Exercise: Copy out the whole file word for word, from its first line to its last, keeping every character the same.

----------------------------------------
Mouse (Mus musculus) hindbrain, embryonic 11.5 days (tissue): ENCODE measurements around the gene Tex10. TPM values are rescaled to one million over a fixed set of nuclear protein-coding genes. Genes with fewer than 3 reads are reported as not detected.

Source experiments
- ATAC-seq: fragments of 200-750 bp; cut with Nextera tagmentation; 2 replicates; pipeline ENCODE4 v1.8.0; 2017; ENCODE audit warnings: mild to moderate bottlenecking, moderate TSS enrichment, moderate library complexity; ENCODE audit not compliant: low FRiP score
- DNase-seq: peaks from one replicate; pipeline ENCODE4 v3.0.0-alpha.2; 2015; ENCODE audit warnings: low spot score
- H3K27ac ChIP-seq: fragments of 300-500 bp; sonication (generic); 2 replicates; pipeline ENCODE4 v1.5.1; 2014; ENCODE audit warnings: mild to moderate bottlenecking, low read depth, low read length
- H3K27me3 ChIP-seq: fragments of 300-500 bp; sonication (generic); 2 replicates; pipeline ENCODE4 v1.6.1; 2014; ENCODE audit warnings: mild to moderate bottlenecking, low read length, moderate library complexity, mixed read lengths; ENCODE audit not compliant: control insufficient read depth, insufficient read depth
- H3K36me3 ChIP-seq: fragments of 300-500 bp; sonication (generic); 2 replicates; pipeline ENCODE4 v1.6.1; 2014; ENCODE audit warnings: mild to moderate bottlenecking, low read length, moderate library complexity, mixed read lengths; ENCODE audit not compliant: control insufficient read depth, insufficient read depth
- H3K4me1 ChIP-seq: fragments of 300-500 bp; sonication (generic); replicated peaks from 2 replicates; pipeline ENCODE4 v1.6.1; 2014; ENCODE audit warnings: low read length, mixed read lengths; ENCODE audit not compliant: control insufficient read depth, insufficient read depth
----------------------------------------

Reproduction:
Mouse (Mus musculus) hindbrain, embryonic 11.5 days (tissue): ENCODE measurements around the gene Tex10. TPM values are rescaled to one million over a fixed set of nuclear protein-coding genes. Genes with fewer than 3 reads are reported as not detected.

Source experiments
- ATAC-seq: fragments of 200-750 bp; cut with Nextera tagmentation; 2 replicates; pipeline ENCODE4 v1.8.0; 2017; ENCODE audit warnings: mild to moderate bottlenecking, moderate TSS enrichment, moderate library complexity; ENCODE audit not compliant: low FRiP score
- DNase-seq: peaks from one replicate; pipeline ENCODE4 v3.0.0-alpha.2; 2015; ENCODE audit warnings: low spot score
- H3K27ac ChIP-seq: fragments of 300-500 bp; sonication (generic); 2 replicates; pipeline ENCODE4 v1.5.1; 2014; ENCODE audit warnings: mild to moderate bottlenecking, low read depth, low read length
- H3K27me3 ChIP-seq: fragments of 300-500 bp; sonication (generic); 2 replicates; pipeline ENCODE4 v1.6.1; 2014; ENCODE audit warnings: mild to moderate bottlenecking, low read length, moderate library complexity, mixed read lengths; ENCODE audit not compliant: control insufficient read depth, insufficient read depth
- H3K36me3 ChIP-seq: fragments of 300-500 bp; sonication (generic); 2 replicates; pipeline ENCODE4 v1.6.1; 2014; ENCODE audit warnings: mild to moderate bottlenecking, low read length, moderate library complexity, mixed read lengths; ENCODE audit not compliant: control insufficient read depth, insufficient read depth
- H3K4me1 ChIP-seq: fragments of 300-500 bp; sonication (generic); replicated peaks from 2 replicates; pipeline ENCODE4 v1.6.1; 2014; ENCODE audit warnings: low read length, mixed read lengths; ENCODE audit not compliant: control insufficient read depth, insufficient read depth